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What's the ecologic endgame of septic sludge?

 
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Location: Upper Midwest USA
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Anyone have a good handle on what the ecologic impacts of poo in a septic system really are?

Location is western Wisconsin. I'm considering a bucket composting poo system, but it will cost me more money, and more energy, to bucket compost my own poo, and I don't really think I'll miss the added compost, what with all the animals pooping everywhere already and organic matter in decay. The ONLY reason I would spend the additional money and energy on poo compost infrastructure, and the continual energy to make it function (carrying and washing buckets etc), would be to spare my environment my share of whatever the ecologic endgame of the septic sludge in theory hauled "away" happens to be, so, what is that? Bear in mind I'm pretty confident I legally have to hire a pumper to come to my home and pump the tank every so often, regardless of if I put any poo in there.

On an entirely different note, is a septic system unhappy when it doesn't get it's intended poo/pee for any reason? How about water lines, does absence of water flow at plumbed toilet stations (but with no toilet hooked up) cause any problems I should be concerned about, if switching to a toilet box with a bucket in it? I've shot myself in the foot before, with things that are designed to be used or otherwise start a downward slide (an automobile for example). Thank for any insight.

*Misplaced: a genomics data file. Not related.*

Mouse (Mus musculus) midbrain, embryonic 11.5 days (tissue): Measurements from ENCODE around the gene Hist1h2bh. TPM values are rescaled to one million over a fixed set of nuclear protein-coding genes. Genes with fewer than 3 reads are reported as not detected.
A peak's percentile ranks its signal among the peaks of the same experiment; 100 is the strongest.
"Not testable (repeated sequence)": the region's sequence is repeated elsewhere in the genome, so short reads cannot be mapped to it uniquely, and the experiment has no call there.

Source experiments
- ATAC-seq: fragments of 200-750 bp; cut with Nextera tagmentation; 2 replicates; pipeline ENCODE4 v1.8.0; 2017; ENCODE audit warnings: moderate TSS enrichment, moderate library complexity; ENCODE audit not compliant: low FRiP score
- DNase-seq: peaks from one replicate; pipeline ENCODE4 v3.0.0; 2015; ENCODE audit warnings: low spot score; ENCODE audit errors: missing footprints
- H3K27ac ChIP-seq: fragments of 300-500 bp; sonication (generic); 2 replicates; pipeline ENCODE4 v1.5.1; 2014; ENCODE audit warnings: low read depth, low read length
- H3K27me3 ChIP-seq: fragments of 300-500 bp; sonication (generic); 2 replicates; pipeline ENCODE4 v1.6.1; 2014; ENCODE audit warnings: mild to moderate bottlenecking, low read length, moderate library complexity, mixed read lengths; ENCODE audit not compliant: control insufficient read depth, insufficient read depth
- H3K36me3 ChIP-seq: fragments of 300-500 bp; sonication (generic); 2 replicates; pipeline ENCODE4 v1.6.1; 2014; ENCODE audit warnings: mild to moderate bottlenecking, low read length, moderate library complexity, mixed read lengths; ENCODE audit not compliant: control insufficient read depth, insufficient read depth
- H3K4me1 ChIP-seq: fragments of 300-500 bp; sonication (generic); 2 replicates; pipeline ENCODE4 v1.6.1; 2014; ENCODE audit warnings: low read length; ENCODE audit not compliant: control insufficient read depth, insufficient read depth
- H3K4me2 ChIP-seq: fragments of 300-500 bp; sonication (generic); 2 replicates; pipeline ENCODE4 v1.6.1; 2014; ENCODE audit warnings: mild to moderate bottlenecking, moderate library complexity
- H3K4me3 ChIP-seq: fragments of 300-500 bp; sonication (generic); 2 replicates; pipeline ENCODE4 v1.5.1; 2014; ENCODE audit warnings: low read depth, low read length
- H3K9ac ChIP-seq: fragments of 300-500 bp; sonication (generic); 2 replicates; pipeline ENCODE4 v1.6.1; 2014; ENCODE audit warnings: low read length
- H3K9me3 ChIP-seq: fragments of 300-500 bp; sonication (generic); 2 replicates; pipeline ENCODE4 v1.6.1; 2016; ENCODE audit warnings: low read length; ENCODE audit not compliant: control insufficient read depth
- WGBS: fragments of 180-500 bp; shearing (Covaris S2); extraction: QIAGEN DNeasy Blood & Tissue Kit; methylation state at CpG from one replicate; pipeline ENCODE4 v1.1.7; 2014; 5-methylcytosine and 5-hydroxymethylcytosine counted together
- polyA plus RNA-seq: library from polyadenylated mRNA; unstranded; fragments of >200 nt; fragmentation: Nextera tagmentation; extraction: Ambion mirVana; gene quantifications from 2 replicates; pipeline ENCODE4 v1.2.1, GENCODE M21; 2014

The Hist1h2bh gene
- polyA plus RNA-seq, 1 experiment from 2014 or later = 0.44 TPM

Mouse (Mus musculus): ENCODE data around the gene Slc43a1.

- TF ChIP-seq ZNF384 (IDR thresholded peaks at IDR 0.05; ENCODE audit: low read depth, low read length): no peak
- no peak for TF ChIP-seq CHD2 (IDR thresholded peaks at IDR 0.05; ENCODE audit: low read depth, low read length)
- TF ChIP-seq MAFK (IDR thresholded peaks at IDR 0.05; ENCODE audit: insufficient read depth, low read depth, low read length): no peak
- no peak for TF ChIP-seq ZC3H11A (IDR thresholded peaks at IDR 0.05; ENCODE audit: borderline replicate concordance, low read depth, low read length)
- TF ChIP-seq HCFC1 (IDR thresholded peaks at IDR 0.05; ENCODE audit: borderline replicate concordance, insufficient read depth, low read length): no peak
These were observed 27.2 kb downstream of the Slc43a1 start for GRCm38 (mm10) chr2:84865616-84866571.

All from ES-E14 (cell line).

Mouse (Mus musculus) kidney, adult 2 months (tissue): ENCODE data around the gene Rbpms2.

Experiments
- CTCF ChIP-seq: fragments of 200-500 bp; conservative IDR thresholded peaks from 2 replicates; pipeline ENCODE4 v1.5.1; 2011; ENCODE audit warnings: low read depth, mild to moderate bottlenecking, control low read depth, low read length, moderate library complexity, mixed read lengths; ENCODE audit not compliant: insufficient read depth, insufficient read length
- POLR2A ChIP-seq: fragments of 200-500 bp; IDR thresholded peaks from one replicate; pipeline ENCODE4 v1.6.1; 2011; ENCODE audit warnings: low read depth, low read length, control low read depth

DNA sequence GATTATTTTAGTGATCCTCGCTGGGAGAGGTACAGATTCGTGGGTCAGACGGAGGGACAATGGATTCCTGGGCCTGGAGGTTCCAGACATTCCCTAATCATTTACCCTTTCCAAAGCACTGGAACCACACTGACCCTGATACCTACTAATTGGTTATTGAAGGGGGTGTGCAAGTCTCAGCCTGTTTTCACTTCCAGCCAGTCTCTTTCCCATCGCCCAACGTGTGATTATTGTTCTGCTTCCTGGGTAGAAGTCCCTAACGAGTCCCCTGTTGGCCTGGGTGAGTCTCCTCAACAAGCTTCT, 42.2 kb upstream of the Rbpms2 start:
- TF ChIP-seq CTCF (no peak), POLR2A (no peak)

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I can take a shot at your second question. I'm not a plumber so someone with more knowledge can certainly trump my comments and I won't be offended.

I believe that as long as you are sending something into your septic it will be happy. For the bacteria to work in there they need something to eat. So if you still shower or send dishwater in there they would likely have their food. One other concern that you may have is keeping it from freezing in winter. Here (WI) they are usually about 8' deep at the bottom. So they harvest some heat from the soil beneath but they also get some from shower/laundry/sink/dishwasher water that is room temp or higher. If you are going to dramatically reduce your water into the septic you might want to put hay bales or other insulation over the tank for the winter.

I also think that the plumbing will be fine if you don't use your toilets. You might have to pour water into your toilet bowls once in a great while to offset evaporation so you maintain the p-trap effect that keeps sewer gas from getting into the house. Unless you're removing the toilet all together to install your box. Then you'd need to cap off the toilet flange at the floor to make sure sewer gasses don't come up into the house.

In my part of the state you only need to get the septic tank "inspected" every 3 years. You might want to call a septic pumper in your area to see the cost difference for an inspection vs a pump job. Heck, just ask them all these questions and they may have some good input for you as well.